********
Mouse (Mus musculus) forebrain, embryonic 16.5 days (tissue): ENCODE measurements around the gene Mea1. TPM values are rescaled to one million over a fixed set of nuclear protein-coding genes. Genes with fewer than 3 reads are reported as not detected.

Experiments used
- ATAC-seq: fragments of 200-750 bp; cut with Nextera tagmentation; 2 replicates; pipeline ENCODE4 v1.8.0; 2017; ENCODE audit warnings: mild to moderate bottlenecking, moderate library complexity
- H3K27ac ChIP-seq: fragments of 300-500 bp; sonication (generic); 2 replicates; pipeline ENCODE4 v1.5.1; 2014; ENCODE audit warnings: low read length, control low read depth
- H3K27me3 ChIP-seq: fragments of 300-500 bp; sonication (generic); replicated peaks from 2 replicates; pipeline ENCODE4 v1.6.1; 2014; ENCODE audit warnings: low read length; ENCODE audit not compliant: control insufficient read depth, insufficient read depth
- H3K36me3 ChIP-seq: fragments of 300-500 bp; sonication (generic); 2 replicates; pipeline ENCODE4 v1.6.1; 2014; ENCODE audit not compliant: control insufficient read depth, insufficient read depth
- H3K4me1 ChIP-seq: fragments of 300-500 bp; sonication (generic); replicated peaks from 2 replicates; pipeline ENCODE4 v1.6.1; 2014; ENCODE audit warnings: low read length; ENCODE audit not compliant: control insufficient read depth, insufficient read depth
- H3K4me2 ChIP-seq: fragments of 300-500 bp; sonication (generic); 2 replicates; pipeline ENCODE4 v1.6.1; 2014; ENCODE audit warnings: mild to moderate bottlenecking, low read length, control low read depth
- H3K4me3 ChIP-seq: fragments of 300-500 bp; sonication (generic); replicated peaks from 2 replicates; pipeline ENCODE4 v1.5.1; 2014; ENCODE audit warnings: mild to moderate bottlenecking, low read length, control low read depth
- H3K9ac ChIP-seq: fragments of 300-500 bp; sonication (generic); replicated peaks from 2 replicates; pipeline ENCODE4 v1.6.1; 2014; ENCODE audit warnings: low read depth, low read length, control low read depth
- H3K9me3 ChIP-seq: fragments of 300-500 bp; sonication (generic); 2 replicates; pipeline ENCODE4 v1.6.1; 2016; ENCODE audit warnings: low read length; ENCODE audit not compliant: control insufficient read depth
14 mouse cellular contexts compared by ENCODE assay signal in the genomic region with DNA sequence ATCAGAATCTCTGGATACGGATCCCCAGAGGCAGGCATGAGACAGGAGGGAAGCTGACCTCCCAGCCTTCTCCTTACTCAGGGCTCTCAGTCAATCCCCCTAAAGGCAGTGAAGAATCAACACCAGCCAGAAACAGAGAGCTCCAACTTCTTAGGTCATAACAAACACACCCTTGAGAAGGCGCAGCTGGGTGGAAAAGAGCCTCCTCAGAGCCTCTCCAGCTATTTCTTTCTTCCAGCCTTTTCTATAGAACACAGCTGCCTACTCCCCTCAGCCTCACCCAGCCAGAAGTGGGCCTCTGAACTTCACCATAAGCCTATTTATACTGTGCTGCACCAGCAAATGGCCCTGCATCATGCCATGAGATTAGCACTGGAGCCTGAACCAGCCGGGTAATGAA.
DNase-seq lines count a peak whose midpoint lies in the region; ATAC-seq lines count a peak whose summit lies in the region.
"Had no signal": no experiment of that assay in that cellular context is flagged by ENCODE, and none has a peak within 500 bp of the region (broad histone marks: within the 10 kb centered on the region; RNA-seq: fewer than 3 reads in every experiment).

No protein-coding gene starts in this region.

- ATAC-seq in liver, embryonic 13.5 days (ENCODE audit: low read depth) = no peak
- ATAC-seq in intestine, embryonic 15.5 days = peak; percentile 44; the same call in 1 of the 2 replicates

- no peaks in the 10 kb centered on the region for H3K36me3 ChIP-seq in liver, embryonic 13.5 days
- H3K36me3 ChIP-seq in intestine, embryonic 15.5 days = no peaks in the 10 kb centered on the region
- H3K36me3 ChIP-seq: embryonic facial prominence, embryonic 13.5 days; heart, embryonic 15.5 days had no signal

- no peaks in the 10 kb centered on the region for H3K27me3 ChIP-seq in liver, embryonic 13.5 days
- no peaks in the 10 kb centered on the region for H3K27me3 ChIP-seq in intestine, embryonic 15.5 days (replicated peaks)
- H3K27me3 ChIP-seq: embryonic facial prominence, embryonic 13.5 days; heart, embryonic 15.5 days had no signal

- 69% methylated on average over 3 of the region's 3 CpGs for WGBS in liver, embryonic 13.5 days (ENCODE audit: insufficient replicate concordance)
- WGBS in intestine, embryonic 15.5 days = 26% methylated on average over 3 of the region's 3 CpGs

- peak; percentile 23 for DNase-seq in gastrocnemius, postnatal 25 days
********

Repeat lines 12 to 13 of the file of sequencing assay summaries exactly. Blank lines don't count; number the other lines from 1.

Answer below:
14 mouse cellular contexts compared by ENCODE assay signal in the genomic region with DNA sequence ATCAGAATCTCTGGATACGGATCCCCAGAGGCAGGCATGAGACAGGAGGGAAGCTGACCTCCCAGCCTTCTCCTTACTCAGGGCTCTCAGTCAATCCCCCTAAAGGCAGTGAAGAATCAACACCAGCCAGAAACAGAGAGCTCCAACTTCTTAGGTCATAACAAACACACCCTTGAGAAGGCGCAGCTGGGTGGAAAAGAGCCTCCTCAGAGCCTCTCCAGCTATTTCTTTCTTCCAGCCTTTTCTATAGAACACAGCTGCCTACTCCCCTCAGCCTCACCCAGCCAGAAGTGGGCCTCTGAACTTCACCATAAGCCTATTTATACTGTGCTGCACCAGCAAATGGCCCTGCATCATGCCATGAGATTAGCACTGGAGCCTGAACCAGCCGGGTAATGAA.
DNase-seq lines count a peak whose midpoint lies in the region; ATAC-seq lines count a peak whose summit lies in the region.